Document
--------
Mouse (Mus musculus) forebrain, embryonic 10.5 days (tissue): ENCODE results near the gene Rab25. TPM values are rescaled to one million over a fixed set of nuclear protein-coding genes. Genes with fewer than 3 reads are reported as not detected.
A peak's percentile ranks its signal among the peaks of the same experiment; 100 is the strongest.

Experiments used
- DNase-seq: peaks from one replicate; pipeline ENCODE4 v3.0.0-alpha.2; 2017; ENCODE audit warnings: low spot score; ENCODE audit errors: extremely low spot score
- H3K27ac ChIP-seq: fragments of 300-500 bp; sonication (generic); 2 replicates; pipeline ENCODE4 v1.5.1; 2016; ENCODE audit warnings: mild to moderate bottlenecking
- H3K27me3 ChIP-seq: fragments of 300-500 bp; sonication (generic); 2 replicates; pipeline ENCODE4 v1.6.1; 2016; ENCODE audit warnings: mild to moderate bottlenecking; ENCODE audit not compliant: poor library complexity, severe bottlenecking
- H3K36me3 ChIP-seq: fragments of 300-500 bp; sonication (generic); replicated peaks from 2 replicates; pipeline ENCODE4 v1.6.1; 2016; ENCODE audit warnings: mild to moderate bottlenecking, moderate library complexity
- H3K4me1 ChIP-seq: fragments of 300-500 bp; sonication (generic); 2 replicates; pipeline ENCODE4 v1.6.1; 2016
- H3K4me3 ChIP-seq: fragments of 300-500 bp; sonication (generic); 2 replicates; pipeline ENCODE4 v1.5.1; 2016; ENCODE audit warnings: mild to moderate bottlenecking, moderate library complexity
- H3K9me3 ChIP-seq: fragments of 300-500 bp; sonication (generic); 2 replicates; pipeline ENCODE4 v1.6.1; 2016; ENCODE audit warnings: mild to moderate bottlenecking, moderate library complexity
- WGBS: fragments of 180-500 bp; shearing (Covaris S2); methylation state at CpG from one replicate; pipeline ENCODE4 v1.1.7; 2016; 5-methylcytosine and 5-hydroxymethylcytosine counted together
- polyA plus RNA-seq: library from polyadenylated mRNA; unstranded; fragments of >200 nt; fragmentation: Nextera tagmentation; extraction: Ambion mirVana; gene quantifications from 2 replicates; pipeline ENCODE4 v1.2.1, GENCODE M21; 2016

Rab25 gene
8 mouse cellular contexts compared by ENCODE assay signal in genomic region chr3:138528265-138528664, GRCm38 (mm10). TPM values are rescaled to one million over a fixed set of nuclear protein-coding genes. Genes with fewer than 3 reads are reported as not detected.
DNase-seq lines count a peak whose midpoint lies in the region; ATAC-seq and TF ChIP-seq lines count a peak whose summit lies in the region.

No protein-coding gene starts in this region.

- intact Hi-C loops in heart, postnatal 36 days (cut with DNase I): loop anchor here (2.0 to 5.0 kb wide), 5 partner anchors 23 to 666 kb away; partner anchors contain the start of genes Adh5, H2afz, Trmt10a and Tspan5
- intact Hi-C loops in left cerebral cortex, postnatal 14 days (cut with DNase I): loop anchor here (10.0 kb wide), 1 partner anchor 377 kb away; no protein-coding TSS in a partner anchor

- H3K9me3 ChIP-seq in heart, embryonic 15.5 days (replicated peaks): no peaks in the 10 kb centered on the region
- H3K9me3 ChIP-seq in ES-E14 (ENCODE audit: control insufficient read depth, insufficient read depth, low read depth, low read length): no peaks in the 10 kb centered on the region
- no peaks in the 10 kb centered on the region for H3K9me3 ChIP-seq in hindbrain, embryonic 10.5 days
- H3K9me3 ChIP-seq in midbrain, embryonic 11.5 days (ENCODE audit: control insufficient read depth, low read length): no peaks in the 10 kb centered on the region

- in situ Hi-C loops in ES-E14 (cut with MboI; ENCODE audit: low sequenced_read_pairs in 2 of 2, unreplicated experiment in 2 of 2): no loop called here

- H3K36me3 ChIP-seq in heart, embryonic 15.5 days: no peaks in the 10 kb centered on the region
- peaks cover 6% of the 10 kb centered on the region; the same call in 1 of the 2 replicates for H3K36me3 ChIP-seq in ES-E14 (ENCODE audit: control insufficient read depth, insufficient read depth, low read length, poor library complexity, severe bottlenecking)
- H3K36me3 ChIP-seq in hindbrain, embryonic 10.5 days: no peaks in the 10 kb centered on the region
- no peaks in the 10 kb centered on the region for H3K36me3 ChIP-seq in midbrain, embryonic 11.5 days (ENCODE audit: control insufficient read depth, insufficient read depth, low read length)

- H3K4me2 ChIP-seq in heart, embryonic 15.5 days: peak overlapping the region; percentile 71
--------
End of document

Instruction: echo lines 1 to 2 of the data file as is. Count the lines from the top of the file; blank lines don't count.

Mouse (Mus musculus) forebrain, embryonic 10.5 days (tissue): ENCODE results near the gene Rab25. TPM values are rescaled to one million over a fixed set of nuclear protein-coding genes. Genes with fewer than 3 reads are reported as not detected.
A peak's percentile ranks its signal among the peaks of the same experiment; 100 is the strongest.